There’s a standard set of questions to be asked about any Liza Minnelli show: 1. How did she look? 2. How did she sound? 3. Did she open wearing black, white or red? 4. How many superlatives did she spout? 5. Did she mention David Gest? 6. Was she fabulous? A trainwreck? A fabulous trainwreck? For the peace of mind of all the hardcore acolytes desperate to know about “Liza’s at the Palace,” let’s get those answers out of the way immediately: 1. Terrific. 2: Pretty darn good. 3. White (vintage Halston). 4. Lost count. 5. Only obliquely, and not by name. 6. Kinda fabulous.
In her return to Broadway after nearly 10 years’ absence, Minnelli had the opening-night audience in the palm of her hand from her first moment onstage — striking that signature, one-arm-pointed-skyward pose, appropriately framed by a giant pink triangle of light. Even without the occasional shouts of “I love you, Liza,” the affection flowing from the crowd hung in the air like perfume.
Yet what makes Minnelli a great entertainer when she’s firing on all cylinders is how hard she works for the audience’s love. And how much she clearly thrives on it. In an age in which so many female concert performers are overproduced automatons, deigning to be worshipped by their fans, Minnelli’s emotional give-and-take makes her a disarming relic. Part of the unique thrill of watching her strut through “New York, New York” in New York is the knowledge she represents an era of entertainment that’s all but gone.
Sure, the voice is frayed and husky, the control wavers, many of the lyrics are slurred and the big belt at times hides behind the orchestra’s ample brass section to disguise the effort. But nobody who would buy a ticket to this show in the first place is going to care a whit. Minnelli’s charisma is undiminished and her vocals still have power, warmth and a startling ability to make every song personal.
In “I Would Never Leave You” (written for her by regular piano-man Billy Stritch with Johnny Rodgers and Brian Lane Green), she asks the audience, “Where would I go? Don’t you know how much I need you?” That kind of sentiment might be sticky coming from another performer, but those huge, imploring eyes dignify it with genuine vulnerability. Even before she hoists herself up on an elevated director’s chair to sing a bluesy “Maybe This Time,” her legs dangling like a little girl’s, the audience has already wrapped her in its protective embrace.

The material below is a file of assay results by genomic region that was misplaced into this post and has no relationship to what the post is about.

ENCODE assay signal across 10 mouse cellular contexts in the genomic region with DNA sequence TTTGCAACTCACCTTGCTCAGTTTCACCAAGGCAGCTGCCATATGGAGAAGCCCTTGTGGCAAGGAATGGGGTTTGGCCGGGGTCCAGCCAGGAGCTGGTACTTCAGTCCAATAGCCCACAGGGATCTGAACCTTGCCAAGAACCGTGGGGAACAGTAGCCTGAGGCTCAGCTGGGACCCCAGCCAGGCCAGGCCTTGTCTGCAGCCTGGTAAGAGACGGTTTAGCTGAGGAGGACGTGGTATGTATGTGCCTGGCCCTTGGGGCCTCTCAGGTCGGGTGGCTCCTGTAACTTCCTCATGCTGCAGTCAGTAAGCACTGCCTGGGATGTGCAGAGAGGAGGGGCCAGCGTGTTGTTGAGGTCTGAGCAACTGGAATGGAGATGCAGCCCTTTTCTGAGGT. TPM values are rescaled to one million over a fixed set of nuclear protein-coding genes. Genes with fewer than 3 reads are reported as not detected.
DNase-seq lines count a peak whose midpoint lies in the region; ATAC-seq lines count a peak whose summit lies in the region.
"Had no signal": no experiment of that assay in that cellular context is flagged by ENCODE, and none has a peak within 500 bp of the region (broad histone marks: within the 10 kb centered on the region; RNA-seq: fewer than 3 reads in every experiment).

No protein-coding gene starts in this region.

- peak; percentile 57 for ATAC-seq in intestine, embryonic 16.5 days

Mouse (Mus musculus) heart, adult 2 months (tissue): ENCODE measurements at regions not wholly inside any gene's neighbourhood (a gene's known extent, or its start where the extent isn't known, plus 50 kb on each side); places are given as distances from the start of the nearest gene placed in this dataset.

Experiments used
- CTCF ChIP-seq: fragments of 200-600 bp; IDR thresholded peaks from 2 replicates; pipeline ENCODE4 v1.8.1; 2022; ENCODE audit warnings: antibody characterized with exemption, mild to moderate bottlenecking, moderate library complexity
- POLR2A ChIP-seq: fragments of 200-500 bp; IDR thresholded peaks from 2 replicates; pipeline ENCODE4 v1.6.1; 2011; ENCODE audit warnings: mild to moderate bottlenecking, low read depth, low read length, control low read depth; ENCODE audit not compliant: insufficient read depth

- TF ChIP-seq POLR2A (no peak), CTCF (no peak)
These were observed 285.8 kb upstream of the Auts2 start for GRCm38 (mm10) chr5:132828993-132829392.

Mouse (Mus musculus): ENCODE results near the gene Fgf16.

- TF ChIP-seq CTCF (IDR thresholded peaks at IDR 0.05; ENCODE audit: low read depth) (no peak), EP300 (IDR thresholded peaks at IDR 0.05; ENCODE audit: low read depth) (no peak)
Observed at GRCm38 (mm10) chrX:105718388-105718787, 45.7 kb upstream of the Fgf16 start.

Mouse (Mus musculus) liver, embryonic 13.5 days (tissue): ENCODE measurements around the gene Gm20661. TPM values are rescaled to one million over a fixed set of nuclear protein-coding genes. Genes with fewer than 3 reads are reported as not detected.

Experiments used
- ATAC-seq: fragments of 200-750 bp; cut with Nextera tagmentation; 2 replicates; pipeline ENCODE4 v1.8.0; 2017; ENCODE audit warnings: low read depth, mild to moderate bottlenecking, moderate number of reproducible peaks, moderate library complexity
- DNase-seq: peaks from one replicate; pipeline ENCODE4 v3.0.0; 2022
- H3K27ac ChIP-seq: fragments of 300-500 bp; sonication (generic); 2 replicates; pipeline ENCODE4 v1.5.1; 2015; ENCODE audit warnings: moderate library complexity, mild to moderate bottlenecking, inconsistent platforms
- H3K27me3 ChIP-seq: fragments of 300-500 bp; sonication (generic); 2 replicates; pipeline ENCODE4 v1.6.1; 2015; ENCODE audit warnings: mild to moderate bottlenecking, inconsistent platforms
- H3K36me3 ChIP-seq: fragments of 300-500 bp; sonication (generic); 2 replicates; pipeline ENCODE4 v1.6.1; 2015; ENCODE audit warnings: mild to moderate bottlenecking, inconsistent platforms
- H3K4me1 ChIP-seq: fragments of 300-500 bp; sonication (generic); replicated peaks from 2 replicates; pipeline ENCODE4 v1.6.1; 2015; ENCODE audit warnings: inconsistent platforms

Clowning through “If You Hadn’t, But You Did” from the Jule Styne, Betty Comden, Adolph Green show “Two on the Aisle,” she steps clumsily over the imaginary corpse of a freshly shot husband, wryly referencing her own marital missteps. In Charles Aznavour’s gay existential anthem, “What Makes a Man a Man?,” as Minnelli sings “I stand defenseless,” it’s impossible not to think of her rocky history of tabloid humiliation. And in “Cabaret,” when she deadpans “That’s what comes from too much pills and liquor,” a silent pause and a shrug are all that’s needed to acknowledge those vanquished demons.
In her last stint at the Palace, “Minnelli on Minnelli” in 1999, the performer had to put the chorus boys in charge at frequent intervals to mask her lack of physical stamina. This time, she’s onstage solo through the entire first act and all but one number in the second, and while she’s often out of breath, she never for a moment appears to be giving less than 100%. She doesn’t really dance anymore, but even firmly planted at the microphone through Kander & Ebb’s “And the World Goes Round,” Minnelli has a showbiz illusionist’s way of making a shoulder pop, a nod of the head, a toss of the hand or a shuffle of the feet seem like a full routine.
Only in act two, when Minnelli pays extended tribute to her godmother, the vocal coach, arranger and nightclub performer Kay Thompson, does she get some backup from an appealing quartet of male vocalist-dancers, standing in for the Williams Brothers.
Time-traveling to Ciro’s in 1948, Minnelli and the boys present a zesty facsimile of Thompson’s legendary act, with its sophisticated arrangements, jazzy harmonies and snappy choreography. “Jubilee Time,” “Basin Street Blues,” “Clap Yo’ Hands” and “I Love a Violin” are dynamite. And when Minnelli exits while the guys sing the Gershwins’ and Gus Kahn’s “Liza (All the Clouds’ll Roll Away),” the interlude is far more buoyant than any mere filler number. Particularly in this section, which relies on elements beyond Minnelli herself, the polish of director-choreographer Ron Lewis’ work is evident.
Minnelli’s reminiscences about Thompson naturally overlap with reflections on her mother, acknowledged in a touching but rushed act-one medley of songs from Judy Garland’s own post-Hollywood comeback stint at the Palace in 1951.
Perhaps it’s the steady deepening of Minnelli’s rapport with the audience over the course of the evening, but Garland’s spirit seemed almost to be up there onstage with her daughter in a particularly poignant “Mammy” near the close of the show. And Minnelli’s tender choice of encore — “Have Yourself a Merry Little Christmas,” segueing wistfully into “I’ll Be Seeing You” and accompanied only by Stritch at the piano — seemed the perfect summation of a mother and daughter’s combined legacy, an emotional connection to their audience that in life or death never dims.
It also suggested that when Minnelli does finally decide to stop communing with large congregations, her intimate cabaret act will be a knockout.